Two Wells Fargo board members – including the board chairwoman – resigned their positions following a highly critical report from a U.S. house committee, alleging the board was slow to address the bank’s fake account scandal.
Elizabeth A. Duke, the board chair, and James H. Quigley resigned their positions effective Sunday, Wells Fargo announced in a news release Monday. Charles H. Noski, a former chief financial officer of Bank of America, will serve as the new board chairman.
Last month, Wells Fargo reached a $3 billion settlement with the Department of Justice, which found the bank’s employees created fake accounts to meet the bank’s “onerous sales goals.” This included using customers’ identities without their consent to open checking, savings, debit card, credit card, bill pay and global remittance accounts.
Critical House Report
In a report issued last week, the House Financial Services Committee found that the board did too little to address issues associated with the scandal. The report singled out Duke and Quigley for their lack of interest.
A Consumer Financial Protection Bureau regional director expressed frustration that Duke would not meet with them in July or August 2017. Additionally, Duke objected to being asked about the issues, the report found:
“Board members also appeared reluctant to engage in oversight of the Bank’s efforts to comply with the 2016 Sales Practices Consent Orders. Notes from a November 28, 2017 meeting between the CFPB and then-vice chair of Wells Fargo’s board, Betsy Duke, CEO Tim Sloan, and General Counsel C. Allen Parker reflect that Duke questioned the CFPB’s practice of including her on letters requesting the Bank take certain actions: “Why are you sending it to me, the board, rather than the department manager?” (emphasis added).
The report also concluded that Quigley also was reluctant to meet with regulators and believed the board did not need to be dragged in to the fake account issue:
Notes regarding a November 21, 2016 meeting between Quigley and the CFPB reflected his complaint that, “the Board was spending too much time on Sales Practices and that he was looking to reduce the level of detail with a ‘Less is More’ comment in regards to Board materials on Sales Practices” (emphasis added). In an interview with Committee staff, OCC staff expressed concerns about Quigley’s leadership. (Office of the Comptroller of the Currency) staff recounted that Quigley did not pose “hard questions” to management.218 Additionally, OCC staff explained that Quigley believed management was performing well and that the Bank’s condition was acceptable despite its ongoing regulatory issues.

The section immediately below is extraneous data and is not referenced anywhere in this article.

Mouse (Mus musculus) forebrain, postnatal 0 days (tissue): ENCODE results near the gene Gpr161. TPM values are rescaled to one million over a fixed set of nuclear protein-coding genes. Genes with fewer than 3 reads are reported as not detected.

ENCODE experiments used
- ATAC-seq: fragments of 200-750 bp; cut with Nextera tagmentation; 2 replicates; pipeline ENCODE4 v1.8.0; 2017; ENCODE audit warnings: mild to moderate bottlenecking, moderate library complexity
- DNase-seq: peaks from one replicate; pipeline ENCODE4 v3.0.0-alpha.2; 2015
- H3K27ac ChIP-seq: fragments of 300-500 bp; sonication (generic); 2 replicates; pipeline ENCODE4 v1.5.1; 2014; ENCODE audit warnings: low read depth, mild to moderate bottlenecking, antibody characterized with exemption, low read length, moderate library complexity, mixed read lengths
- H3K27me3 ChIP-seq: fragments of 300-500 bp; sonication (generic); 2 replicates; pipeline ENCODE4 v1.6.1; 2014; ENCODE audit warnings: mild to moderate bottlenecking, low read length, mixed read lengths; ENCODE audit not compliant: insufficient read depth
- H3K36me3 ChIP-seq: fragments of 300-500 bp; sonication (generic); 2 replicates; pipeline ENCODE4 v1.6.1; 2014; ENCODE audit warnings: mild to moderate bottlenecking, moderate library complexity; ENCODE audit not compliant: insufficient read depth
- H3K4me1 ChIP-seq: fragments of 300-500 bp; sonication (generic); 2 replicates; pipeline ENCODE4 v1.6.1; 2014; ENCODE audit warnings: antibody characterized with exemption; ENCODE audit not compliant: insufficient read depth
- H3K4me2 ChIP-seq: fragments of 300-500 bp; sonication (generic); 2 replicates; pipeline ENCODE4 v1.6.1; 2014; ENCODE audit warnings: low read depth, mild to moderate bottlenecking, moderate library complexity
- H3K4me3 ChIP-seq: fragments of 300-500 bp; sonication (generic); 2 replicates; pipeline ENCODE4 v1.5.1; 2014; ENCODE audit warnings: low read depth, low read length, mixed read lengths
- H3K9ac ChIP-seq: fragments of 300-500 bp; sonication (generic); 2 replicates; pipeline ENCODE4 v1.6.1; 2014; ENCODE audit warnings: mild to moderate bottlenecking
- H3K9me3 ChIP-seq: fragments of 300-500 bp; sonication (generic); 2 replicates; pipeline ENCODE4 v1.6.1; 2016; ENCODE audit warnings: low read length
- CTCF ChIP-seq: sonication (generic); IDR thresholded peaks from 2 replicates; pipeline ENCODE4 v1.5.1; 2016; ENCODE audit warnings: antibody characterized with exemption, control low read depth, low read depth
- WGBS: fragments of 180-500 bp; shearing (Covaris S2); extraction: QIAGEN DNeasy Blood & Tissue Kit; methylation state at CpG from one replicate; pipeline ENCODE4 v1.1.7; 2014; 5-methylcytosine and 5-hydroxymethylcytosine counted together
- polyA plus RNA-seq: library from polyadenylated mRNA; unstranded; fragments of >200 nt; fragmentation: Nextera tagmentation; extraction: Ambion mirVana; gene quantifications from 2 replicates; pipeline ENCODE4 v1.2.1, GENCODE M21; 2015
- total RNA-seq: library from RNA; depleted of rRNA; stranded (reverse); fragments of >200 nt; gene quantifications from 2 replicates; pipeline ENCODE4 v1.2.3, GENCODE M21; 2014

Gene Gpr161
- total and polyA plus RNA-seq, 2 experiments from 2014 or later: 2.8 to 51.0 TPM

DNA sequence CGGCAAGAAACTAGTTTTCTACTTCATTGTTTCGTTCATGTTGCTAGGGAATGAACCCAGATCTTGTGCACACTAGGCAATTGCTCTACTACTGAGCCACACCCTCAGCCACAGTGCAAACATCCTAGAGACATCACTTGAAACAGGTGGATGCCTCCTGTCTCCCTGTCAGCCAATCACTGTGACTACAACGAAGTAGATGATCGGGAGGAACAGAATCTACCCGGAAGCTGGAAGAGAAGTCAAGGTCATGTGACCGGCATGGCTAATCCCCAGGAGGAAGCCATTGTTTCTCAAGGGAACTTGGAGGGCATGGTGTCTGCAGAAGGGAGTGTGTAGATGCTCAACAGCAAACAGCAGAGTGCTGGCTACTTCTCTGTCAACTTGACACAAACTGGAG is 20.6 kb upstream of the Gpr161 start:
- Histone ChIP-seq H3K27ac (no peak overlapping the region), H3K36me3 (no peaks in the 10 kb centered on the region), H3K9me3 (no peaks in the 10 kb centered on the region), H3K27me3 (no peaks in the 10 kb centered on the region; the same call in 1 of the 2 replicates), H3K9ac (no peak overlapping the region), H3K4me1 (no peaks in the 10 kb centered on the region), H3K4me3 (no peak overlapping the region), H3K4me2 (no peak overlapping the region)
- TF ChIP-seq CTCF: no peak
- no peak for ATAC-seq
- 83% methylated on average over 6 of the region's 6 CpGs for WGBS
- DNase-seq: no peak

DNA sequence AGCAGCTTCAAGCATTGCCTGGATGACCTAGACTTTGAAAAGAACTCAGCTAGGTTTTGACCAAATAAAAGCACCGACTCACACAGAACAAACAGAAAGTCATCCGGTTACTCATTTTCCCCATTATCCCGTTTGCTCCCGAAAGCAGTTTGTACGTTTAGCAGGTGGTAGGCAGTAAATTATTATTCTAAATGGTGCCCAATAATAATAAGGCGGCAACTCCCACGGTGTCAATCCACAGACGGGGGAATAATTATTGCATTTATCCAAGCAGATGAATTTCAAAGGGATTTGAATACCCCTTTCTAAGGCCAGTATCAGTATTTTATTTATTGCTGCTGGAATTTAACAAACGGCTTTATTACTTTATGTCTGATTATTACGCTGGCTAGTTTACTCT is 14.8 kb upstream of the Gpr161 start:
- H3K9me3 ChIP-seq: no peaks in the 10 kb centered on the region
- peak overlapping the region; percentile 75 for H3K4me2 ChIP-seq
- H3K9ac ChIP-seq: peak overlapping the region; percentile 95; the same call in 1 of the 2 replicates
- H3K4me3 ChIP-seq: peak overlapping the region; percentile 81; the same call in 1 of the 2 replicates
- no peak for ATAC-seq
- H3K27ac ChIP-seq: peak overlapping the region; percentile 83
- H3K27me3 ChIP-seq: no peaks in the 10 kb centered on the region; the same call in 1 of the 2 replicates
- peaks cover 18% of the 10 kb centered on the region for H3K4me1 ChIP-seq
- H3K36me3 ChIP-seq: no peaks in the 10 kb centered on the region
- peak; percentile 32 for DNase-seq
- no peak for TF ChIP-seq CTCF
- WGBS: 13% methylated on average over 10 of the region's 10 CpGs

Calls To Resign
Last week, Financial Services Committee Chair Maxine Waters called on Duke and Quigley to resign.
Duke and Quigley said in a statement that they were “fiercely determined” to do right by customers since they learned of the scandal but that they were resigning for the good of the bank.
“As the markets face increasing volatility, a strong Wells Fargo is needed now more than ever,” they said. “Out of continued loyalty to Wells Fargo and ongoing commitment to serve our customers and employees, we recommended to our colleagues on the Board that we step down from our leadership roles and they have accepted our resignation from the Board. We believe that our decision will facilitate the bank’s and the new CEO’s ability to turn the page and avoid distraction that could impede the bank’s future progress.”
Wells Fargo CEO Charlie Scharf said Duke and Quigley “have helped the Board navigate significant challenges relating to the sales practices issues, and they began the hard work of instituting necessary changes in leadership, governance, compensation programs and our business model that form the foundation on which we are continuing to rebuild the trust we’ve lost. We wish them the best.”